Ozymandias
06-29-2015, 03:08 PM
In which even HE admits his/Scalia's interpretation is, at best, "plausible".

But a funny thing happened on the way to utopia, and only 16 states (plus the District of Columbia) took that bargain, perhaps having been burned too many times already by the regulations that accompany any pots of “free” federal money. And so we were stuck with way too many people in the federal exchange, covering the states that didn’t opt in. Obamacare the reality didn’t accomplish Obamacare the dream. And the law as written said that subsidies for health insurance — in the form of tax credits — were to be given only to people in state exchanges, not the federal one.

That may not be the absolutely correct reading of the Affordable Care Act story. But it’s nothing if not plausible.

In other words, he based an entire article on the idea that there was only one possible reading of the text, and within his own article, had (at least) the honesty to admit that such a position was intellectually untenable.

Again, "the State" is an ambiguous term, and I'll bet that if I read through every opinion Scalia has written, in majority and in dissent, I will find him using the term "the State" in some context other than that of "solely individual states". If I go through the history of all federal legislation and all judiciial reviews, I bet I find it yet more often.

Moreover, and this cuts to the heart of Scalia's hypocritical position on interpreting law, it would be a judicial overreach if they interpreted the law in a manner contradictory to what the clear meaning of Congress was.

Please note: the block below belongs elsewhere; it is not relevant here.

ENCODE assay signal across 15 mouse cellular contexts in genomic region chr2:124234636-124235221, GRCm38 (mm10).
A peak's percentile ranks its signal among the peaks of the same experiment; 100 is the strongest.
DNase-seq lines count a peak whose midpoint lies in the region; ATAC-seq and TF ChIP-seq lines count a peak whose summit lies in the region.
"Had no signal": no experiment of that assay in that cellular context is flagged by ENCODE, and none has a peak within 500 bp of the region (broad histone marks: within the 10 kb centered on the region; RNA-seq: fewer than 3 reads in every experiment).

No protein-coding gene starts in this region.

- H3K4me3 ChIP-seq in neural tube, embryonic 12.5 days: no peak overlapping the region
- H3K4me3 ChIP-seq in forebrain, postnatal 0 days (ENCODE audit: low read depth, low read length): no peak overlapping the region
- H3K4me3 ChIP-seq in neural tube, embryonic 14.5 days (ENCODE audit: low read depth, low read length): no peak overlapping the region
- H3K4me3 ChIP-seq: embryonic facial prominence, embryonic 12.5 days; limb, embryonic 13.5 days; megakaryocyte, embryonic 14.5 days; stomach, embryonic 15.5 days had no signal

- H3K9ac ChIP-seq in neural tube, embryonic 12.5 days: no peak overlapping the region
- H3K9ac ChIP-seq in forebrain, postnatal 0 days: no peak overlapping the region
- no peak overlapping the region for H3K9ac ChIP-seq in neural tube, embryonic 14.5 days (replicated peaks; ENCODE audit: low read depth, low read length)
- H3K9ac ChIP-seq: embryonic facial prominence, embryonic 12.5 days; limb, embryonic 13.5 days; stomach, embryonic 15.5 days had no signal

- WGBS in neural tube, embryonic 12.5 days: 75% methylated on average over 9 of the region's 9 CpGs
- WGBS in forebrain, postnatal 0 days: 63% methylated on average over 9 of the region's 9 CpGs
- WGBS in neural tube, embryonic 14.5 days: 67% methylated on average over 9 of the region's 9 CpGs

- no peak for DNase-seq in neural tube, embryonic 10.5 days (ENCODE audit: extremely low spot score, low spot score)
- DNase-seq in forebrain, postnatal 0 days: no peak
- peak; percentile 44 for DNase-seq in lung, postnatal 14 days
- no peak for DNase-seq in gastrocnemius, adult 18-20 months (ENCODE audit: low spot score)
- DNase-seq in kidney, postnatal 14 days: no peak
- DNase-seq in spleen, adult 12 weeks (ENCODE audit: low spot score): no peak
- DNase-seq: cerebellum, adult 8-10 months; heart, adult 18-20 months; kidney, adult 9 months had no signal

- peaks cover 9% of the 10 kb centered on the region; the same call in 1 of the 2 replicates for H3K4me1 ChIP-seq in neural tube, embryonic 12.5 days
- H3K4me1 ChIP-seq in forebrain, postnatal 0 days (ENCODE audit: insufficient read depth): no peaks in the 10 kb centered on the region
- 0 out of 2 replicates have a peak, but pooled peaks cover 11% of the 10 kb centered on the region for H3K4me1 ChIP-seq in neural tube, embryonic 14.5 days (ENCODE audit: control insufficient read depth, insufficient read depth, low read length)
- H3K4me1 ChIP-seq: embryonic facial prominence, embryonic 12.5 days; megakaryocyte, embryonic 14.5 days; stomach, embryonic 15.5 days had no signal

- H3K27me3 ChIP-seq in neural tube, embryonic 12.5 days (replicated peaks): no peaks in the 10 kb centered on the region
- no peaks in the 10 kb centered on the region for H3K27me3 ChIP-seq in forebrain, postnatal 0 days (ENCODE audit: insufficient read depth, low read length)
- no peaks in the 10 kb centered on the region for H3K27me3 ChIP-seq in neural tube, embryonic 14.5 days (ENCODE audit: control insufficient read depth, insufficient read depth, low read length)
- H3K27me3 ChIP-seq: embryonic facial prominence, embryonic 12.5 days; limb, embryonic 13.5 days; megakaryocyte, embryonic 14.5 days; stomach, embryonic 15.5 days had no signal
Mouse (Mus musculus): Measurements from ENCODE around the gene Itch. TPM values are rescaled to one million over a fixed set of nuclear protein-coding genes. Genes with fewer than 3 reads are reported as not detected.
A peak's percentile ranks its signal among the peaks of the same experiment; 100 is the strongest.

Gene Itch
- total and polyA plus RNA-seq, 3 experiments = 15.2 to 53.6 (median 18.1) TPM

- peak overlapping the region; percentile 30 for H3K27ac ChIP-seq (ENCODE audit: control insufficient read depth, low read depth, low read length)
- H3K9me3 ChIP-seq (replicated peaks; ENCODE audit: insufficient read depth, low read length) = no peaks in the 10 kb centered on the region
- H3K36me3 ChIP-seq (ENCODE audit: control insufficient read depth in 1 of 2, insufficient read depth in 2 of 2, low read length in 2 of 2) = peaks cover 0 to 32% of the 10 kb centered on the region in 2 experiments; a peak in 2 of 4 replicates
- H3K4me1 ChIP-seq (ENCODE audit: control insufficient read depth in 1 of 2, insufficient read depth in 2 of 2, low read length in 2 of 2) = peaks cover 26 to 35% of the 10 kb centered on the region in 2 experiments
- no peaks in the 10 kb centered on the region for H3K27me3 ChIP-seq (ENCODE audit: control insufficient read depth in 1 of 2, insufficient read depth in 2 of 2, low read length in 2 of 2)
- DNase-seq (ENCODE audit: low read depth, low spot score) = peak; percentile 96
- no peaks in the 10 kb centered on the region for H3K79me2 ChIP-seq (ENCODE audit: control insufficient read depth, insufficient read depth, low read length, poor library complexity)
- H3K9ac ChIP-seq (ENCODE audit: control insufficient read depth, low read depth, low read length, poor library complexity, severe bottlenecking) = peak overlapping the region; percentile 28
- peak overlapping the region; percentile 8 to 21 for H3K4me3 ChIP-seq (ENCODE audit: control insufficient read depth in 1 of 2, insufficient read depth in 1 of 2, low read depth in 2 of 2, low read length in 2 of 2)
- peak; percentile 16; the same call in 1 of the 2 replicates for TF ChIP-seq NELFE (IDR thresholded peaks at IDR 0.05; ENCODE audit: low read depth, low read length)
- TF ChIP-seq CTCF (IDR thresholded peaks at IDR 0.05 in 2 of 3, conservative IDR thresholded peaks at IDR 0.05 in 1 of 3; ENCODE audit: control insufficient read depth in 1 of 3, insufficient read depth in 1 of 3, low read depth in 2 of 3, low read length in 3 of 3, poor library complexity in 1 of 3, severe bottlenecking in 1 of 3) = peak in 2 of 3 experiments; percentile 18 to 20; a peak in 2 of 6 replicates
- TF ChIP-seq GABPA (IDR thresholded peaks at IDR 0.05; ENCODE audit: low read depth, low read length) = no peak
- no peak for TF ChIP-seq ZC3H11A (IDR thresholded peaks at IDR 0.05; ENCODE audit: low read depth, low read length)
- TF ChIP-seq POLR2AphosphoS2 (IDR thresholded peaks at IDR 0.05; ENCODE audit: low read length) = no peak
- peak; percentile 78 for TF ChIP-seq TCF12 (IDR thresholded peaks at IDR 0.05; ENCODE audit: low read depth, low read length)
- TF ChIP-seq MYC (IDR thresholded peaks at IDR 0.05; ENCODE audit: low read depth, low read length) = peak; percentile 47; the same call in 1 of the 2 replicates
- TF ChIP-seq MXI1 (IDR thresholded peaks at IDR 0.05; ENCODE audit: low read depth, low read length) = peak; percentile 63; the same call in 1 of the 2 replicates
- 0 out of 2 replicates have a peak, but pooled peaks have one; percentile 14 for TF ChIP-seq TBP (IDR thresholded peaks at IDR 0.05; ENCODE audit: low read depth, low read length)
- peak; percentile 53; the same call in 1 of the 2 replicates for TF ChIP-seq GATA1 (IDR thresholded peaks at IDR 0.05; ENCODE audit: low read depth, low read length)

Roberts' opinion was quite clear that the single phrase on which the case rested was quite clear in context. One cannot read the law outside of the context it was written, or words truly have no meaning. I mean, if you are going to be a true ideologue and read the word "state" it actually doesn't mean government at all. Could be a noun, could be a verb. How to interpret that? So by definition, Justices Scalia, Thomas, and Alito are using context to make their case. They are merely using the narrowest possible definition of context so that their point has some grounding in reality. Were they to take those four words in the context of the whole law (and whenever someone says a case should "revolve around four words" then you know they're trying to pull a fast one) then the whole case falls apart.

Southpaw2012
07-02-2015, 01:28 PM
http://www.scribd.com/doc/251279503/King-v-Burwell-Brief-for-the-Cato-Institute-and-Prof-Josh-Blackman-as-Amici-Curiae-Supporting-the-Petitioners

Amicus Brief that was filed pre-Obamacare decision.

Ozymandias
07-07-2015, 01:02 PM
http://www.scribd.com/doc/251279503/King-v-Burwell-Brief-for-the-Cato-Institute-and-Prof-Josh-Blackman-as-Amici-Curiae-Supporting-the-Petitioners

Amicus Brief that was filed pre-Obamacare decision.

Dude... seriously? You think the institution that came into being as the Charles Koch Institute is decent amicus brief to cite? I have neither the techno-legal expertise nor time to read through the whole brief, but OF COURSE the Cato Institute is going to be against anything which even sniffs of government. That is literally their entire purpose.

I would be more convinced if Cato hadn't filed an amicus brief, because then it might actually be related to the law and not, you know, policy differences. E.g. the entire game you are trying to pin on the liberals on the Court, is being practiced in at least equal measure by the conservative/libertarian side. The Cato Institute has no opinion on the legality of the ACA, they just don't like it.

Also, I note you haven't bothered to address any of the corrections to your blatantly false and easily disprovable narratives. Nice.

Southpaw2012
08-05-2015, 07:47 AM
http://mobile.nytimes.com/2015/08/04/us/politics/obama-administration-urges-states-to-cut-health-insurers-requests-for-big-rate-increases.html?referrer=


But but but... Obama promised us this wouldn't happen!!! Right

GonzoTheGreat
08-05-2015, 08:46 AM
Obama doesn't control the free market, obviously. Maybe the Republicans shouldn't have opposed the single payer idea quite as vigorously as they did.